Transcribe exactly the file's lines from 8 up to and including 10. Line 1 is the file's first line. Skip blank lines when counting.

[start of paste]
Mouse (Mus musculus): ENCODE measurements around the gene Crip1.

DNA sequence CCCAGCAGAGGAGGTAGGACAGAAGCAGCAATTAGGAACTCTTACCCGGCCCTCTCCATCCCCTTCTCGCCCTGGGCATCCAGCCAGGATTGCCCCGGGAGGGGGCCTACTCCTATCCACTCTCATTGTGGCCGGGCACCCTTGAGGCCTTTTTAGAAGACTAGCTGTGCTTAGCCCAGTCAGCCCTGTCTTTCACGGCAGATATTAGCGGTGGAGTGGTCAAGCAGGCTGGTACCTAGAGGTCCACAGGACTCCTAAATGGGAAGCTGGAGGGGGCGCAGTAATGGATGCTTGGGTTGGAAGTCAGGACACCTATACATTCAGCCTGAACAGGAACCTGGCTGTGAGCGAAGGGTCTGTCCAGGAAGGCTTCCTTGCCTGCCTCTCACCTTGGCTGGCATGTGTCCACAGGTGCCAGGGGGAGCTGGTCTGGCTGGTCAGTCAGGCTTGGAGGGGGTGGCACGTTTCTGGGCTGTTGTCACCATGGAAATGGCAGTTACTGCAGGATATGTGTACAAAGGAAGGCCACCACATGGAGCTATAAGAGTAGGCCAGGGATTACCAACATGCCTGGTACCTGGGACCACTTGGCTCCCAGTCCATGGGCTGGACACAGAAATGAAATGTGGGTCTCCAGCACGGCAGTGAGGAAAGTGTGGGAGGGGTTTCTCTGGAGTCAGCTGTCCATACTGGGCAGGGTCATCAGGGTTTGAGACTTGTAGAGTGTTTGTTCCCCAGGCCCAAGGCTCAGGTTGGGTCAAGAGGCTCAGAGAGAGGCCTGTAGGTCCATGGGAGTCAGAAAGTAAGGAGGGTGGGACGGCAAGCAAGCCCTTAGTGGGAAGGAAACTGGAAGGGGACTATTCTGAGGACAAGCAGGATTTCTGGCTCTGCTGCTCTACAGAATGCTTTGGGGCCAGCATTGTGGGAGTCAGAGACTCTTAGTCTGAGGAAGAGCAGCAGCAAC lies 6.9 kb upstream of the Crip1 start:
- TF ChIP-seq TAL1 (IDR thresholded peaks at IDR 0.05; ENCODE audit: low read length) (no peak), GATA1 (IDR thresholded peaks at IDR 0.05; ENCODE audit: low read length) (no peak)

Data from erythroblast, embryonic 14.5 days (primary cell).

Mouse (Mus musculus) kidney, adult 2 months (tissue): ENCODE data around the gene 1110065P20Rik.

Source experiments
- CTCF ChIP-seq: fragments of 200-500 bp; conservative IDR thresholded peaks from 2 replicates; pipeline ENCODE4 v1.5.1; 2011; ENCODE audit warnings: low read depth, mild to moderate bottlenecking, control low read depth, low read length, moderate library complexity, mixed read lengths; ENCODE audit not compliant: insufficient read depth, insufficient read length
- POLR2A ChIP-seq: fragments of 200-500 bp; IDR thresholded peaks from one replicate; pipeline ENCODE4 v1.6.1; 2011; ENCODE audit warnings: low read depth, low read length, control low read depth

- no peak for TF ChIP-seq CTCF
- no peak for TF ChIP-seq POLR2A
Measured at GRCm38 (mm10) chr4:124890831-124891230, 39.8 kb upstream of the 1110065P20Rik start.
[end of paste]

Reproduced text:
- POLR2A ChIP-seq: fragments of 200-500 bp; IDR thresholded peaks from one replicate; pipeline ENCODE4 v1.6.1; 2011; ENCODE audit warnings: low read depth, low read length, control low read depth

- no peak for TF ChIP-seq CTCF
- no peak for TF ChIP-seq POLR2A